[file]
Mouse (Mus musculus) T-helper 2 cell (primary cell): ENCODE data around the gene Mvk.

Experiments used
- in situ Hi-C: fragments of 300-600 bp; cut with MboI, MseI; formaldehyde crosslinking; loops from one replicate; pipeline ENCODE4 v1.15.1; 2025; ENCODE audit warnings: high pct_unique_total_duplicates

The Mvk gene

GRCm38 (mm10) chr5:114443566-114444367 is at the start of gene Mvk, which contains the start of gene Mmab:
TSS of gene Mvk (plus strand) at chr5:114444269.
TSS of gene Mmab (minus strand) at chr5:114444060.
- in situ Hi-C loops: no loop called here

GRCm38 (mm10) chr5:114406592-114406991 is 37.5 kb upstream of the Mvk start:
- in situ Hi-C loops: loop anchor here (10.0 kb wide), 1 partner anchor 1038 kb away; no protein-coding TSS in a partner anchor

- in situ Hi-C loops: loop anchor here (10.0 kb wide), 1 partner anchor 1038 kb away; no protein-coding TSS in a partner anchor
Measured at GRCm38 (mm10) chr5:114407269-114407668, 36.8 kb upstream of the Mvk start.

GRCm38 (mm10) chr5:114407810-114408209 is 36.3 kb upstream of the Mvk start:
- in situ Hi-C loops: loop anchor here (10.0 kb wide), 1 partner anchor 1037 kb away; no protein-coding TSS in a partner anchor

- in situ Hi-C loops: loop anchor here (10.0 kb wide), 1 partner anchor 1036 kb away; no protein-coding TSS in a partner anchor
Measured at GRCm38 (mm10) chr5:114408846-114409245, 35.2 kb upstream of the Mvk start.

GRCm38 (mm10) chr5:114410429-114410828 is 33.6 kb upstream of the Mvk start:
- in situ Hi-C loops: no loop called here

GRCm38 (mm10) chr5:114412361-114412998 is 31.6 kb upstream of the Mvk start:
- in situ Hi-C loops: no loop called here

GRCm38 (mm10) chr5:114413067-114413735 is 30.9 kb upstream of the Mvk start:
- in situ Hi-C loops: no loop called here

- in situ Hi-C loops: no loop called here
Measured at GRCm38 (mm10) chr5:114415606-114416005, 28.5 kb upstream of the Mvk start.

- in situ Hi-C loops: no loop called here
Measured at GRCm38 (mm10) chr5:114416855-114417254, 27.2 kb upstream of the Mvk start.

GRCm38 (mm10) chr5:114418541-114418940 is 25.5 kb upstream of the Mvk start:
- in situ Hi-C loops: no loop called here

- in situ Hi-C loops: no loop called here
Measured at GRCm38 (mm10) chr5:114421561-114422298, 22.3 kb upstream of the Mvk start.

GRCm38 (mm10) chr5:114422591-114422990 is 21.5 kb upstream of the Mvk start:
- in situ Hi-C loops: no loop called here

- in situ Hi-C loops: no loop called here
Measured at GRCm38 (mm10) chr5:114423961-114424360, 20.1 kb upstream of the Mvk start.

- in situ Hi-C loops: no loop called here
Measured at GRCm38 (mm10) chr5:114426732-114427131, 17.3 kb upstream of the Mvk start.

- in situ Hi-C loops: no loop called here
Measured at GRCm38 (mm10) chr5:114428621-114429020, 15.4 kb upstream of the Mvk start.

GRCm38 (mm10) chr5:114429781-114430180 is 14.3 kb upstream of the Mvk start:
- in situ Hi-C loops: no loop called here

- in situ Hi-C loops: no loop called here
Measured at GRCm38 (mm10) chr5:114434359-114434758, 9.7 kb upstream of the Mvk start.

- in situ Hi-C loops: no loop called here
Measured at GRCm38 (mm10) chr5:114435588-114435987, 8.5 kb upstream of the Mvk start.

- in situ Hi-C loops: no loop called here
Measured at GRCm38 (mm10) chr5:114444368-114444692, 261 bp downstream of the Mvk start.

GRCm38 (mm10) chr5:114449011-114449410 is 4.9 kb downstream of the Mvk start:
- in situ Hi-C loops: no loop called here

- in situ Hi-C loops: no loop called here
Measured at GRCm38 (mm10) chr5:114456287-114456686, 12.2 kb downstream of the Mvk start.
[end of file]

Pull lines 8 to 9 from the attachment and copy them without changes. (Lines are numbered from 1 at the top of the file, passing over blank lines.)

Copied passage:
- in situ Hi-C loops: no loop called here

GRCm38 (mm10) chr5:114406592-114406991 is 37.5 kb upstream of the Mvk start: